Royalty and streaming company Triple Flag Precious Metals has cancelled a planned initial public offering (IPO) due to poor market conditions.
“While the company has been encouraged by investor interest in its proposed initial public offering,” Triple Flag stated, “the market environment for share offerings, particularly near year-end, continues to be challenging.”
The company had planned to issue 20 million common shares at an offer price of between $15 and $18 per share. At a mid-point price of $16.50 per share, the IPO would have raised $330 million — which would have made it the biggest mining IPO in Canada in more than two years.
The proceeds would have been used to acquire royalty, stream and other interests, and to repay debt.
Triple Flag declined to comment on the cancelled IPO due to Ontario Securities Commission rules on public communications.
The company, which has royalties on Kirkland Lake Gold’s (TSX: KL; NYSE: KL) Fosterville mine in Australia and Alamos Gold’s (TSX: AGI; NYSE: AGI) Young-Davidson mine in Ontario, among others, was founded by Shaun Usmar, a former executive at Barrick Gold (TSX: ABX; NYSE: GOLD) from 2014 to 2016, and is backed by hedge fund Elliot Management.
Usmar noted in the company’s Nov. 22 IPO prospectus that since the company was created in 2016, the management team had reviewed more than 400 opportunities and completed 15 transactions.
“Our thoroughness has paid off in building a portfolio of 37 assets, with geographic and asset diversification, as well as a mix of cash-generating and near-term production assets that we believe will continue cash flow growth in the coming years,” wrote Usmar. Of the 37 assets, eight are metal streams and 29 are royalties. The portfolio includes nine producing mines, five projects in construction, and 23 development and exploration-stage projects.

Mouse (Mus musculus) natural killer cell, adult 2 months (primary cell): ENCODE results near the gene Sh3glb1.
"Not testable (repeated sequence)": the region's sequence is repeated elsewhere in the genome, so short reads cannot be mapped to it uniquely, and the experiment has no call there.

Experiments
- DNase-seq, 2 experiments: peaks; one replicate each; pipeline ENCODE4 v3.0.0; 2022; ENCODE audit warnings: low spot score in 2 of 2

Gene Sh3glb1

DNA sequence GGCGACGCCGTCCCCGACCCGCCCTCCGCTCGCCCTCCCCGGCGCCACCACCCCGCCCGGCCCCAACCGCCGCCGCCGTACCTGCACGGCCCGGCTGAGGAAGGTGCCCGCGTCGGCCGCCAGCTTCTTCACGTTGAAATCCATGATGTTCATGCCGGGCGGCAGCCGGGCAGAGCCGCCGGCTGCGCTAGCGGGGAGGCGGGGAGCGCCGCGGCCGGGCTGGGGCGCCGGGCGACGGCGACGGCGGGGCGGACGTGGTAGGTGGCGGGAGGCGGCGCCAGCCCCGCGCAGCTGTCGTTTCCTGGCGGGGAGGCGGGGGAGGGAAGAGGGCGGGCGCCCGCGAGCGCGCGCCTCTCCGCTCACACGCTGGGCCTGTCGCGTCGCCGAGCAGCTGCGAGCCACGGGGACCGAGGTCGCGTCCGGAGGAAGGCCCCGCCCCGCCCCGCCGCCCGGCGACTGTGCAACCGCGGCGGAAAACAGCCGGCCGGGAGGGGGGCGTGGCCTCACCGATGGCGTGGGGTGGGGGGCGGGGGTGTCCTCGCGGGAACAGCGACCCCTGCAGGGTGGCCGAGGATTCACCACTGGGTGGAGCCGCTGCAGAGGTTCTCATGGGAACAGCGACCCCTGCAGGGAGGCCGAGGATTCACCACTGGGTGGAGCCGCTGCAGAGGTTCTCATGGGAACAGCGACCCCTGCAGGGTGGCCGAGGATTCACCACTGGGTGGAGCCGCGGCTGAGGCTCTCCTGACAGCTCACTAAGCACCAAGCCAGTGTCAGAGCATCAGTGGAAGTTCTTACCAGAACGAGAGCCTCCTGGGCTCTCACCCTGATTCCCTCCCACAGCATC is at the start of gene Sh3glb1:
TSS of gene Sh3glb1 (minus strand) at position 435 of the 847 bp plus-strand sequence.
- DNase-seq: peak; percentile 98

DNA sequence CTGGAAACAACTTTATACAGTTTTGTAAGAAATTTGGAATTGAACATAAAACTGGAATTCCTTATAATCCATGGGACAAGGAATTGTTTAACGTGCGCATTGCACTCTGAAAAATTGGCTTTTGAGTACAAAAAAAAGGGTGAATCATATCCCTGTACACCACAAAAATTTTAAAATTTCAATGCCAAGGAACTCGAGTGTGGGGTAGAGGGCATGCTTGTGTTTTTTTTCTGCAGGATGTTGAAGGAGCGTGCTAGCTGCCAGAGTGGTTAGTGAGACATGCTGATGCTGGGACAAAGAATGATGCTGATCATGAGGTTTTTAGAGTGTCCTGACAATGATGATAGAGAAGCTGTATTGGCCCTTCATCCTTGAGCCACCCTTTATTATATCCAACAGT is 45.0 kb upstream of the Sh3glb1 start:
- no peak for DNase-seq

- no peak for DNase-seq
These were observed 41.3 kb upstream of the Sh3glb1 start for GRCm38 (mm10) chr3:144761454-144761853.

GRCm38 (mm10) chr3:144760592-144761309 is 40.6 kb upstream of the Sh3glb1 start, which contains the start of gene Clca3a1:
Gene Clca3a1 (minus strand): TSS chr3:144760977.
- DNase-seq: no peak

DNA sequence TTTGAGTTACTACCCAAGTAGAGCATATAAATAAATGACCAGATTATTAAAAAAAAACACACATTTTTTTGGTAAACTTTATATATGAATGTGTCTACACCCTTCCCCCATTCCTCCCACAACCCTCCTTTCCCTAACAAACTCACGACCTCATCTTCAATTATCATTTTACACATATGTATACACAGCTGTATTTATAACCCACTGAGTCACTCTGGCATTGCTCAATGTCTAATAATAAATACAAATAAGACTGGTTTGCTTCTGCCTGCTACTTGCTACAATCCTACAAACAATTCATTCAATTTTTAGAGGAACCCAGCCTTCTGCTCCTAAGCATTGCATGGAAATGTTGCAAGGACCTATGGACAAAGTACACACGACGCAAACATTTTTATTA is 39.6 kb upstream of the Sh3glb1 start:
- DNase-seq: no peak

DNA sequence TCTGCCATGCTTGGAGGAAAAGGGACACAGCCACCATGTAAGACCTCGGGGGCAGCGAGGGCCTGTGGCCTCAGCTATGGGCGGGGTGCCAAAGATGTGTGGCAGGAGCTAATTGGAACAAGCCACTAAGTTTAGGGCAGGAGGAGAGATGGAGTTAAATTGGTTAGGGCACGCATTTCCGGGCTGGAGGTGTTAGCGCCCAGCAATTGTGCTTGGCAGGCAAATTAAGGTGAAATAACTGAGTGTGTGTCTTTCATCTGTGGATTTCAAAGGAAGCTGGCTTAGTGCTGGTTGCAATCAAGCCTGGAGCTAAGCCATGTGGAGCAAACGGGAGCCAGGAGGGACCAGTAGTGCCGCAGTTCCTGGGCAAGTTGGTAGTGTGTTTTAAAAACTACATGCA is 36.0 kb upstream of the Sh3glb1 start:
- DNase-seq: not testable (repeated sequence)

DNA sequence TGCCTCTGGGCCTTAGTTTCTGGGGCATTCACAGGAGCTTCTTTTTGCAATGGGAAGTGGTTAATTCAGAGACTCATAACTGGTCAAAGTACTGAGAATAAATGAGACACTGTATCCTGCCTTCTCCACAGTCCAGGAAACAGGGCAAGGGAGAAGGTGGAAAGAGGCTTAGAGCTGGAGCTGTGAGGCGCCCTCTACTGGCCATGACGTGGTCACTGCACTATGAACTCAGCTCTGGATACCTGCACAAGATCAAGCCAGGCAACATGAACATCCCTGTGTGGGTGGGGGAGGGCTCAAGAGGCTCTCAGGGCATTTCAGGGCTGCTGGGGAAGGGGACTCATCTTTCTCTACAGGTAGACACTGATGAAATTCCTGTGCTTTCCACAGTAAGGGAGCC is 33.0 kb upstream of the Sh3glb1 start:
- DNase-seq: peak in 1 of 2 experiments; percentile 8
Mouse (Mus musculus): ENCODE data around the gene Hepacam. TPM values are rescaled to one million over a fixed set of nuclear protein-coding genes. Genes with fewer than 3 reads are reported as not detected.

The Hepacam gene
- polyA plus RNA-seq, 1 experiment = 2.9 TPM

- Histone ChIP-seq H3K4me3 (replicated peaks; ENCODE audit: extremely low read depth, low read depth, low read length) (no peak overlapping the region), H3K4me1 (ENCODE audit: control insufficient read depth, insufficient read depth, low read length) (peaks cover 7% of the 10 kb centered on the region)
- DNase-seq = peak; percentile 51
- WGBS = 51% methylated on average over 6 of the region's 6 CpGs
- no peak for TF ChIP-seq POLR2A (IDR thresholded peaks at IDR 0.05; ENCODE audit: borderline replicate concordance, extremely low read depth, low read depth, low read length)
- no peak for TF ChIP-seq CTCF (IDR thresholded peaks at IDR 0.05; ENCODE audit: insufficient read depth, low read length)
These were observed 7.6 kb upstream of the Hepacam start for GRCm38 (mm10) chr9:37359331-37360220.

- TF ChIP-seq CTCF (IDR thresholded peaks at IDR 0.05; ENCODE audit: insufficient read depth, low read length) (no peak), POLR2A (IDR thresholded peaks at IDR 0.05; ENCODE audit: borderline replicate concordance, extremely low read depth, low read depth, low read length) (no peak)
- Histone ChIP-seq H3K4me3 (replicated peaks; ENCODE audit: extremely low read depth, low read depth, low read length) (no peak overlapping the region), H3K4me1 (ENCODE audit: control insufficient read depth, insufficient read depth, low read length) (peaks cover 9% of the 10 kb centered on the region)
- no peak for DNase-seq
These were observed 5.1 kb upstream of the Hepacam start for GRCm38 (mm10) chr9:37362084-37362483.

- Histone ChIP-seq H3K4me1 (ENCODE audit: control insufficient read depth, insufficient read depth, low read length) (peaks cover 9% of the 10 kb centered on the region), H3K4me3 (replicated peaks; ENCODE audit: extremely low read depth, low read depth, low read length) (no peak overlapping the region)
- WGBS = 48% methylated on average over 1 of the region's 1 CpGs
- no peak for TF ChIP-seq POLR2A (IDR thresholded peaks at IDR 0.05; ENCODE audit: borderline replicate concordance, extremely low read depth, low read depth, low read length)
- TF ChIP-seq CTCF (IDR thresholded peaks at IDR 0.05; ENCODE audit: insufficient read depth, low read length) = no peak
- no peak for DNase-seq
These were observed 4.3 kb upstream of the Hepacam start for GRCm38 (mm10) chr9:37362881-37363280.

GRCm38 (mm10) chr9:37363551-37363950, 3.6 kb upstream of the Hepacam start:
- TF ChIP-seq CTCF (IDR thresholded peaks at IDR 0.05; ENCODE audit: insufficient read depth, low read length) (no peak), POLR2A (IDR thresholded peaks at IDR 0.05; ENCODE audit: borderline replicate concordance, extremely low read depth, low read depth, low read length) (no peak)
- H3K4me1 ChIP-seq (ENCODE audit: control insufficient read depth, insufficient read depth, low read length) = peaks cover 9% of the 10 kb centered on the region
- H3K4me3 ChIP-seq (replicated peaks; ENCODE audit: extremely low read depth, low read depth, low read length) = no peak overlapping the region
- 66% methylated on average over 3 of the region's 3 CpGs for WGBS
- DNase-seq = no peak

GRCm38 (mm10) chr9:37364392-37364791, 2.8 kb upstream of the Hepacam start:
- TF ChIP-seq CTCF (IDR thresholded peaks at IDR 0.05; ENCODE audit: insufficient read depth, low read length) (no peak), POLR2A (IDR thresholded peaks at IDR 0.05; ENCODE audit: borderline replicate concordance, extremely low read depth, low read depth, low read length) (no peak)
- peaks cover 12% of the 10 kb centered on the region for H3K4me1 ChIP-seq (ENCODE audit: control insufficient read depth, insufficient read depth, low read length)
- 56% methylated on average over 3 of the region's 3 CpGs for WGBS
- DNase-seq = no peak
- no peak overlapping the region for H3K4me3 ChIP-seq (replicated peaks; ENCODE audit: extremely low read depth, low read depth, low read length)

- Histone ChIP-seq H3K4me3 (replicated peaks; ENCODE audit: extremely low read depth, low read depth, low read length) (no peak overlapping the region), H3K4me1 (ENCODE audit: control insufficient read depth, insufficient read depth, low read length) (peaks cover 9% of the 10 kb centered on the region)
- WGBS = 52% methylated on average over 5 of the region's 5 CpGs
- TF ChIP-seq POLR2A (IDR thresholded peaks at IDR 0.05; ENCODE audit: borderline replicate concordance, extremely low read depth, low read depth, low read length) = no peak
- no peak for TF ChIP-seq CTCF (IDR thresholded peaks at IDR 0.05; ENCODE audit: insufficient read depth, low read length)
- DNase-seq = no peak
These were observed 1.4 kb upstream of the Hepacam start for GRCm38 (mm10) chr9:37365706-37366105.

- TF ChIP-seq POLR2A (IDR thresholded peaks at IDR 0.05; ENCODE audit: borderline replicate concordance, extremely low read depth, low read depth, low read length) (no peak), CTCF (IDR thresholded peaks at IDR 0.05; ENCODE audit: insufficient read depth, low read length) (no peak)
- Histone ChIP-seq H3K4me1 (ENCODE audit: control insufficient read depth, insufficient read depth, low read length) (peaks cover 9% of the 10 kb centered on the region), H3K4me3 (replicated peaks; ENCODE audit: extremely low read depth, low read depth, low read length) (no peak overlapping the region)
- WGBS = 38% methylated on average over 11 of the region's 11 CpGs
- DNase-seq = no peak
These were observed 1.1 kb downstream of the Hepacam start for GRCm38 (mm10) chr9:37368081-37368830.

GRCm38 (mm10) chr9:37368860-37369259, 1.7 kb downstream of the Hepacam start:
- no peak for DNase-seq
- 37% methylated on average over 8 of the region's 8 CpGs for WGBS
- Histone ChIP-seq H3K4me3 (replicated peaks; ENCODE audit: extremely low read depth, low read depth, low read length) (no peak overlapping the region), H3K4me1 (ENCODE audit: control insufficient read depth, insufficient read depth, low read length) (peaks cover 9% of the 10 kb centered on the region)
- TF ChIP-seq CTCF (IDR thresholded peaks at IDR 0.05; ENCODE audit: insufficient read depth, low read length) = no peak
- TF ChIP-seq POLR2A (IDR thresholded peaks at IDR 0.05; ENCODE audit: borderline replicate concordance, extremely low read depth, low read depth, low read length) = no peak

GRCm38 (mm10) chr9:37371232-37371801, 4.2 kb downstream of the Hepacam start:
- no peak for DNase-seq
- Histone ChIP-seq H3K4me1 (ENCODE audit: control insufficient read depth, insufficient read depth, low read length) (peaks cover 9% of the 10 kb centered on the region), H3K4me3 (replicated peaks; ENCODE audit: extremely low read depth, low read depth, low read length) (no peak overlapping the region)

“We didn’t invent the streaming and royalty business model, but we have embraced it for its record of superior performance relative to bullion and gold mining company equities, whether prices are rising, declining, or stable, as evidenced by the equity performance of our peer companies,” the South Africa native outlined in a letter to prospective investors in the prospectus.
“The foundational concept of Triple Flag was born out of the idea that the streaming and royalty business model is a compelling way for investors to gain exposure to precious metals, and my belief that a gap in the competitive landscape existed,” he said. “There was room for a capable new entrant to distinguish itself through hard work and effective execution.”
Usmar has had a long career in the mining industry. Before Triple Flag and Barrick, he joined Xstrata in 2006 as an early senior executive member of the management team, which grew the company into one of the world’s largest diversified miners at the time of its acquisition by Glencore in 2013.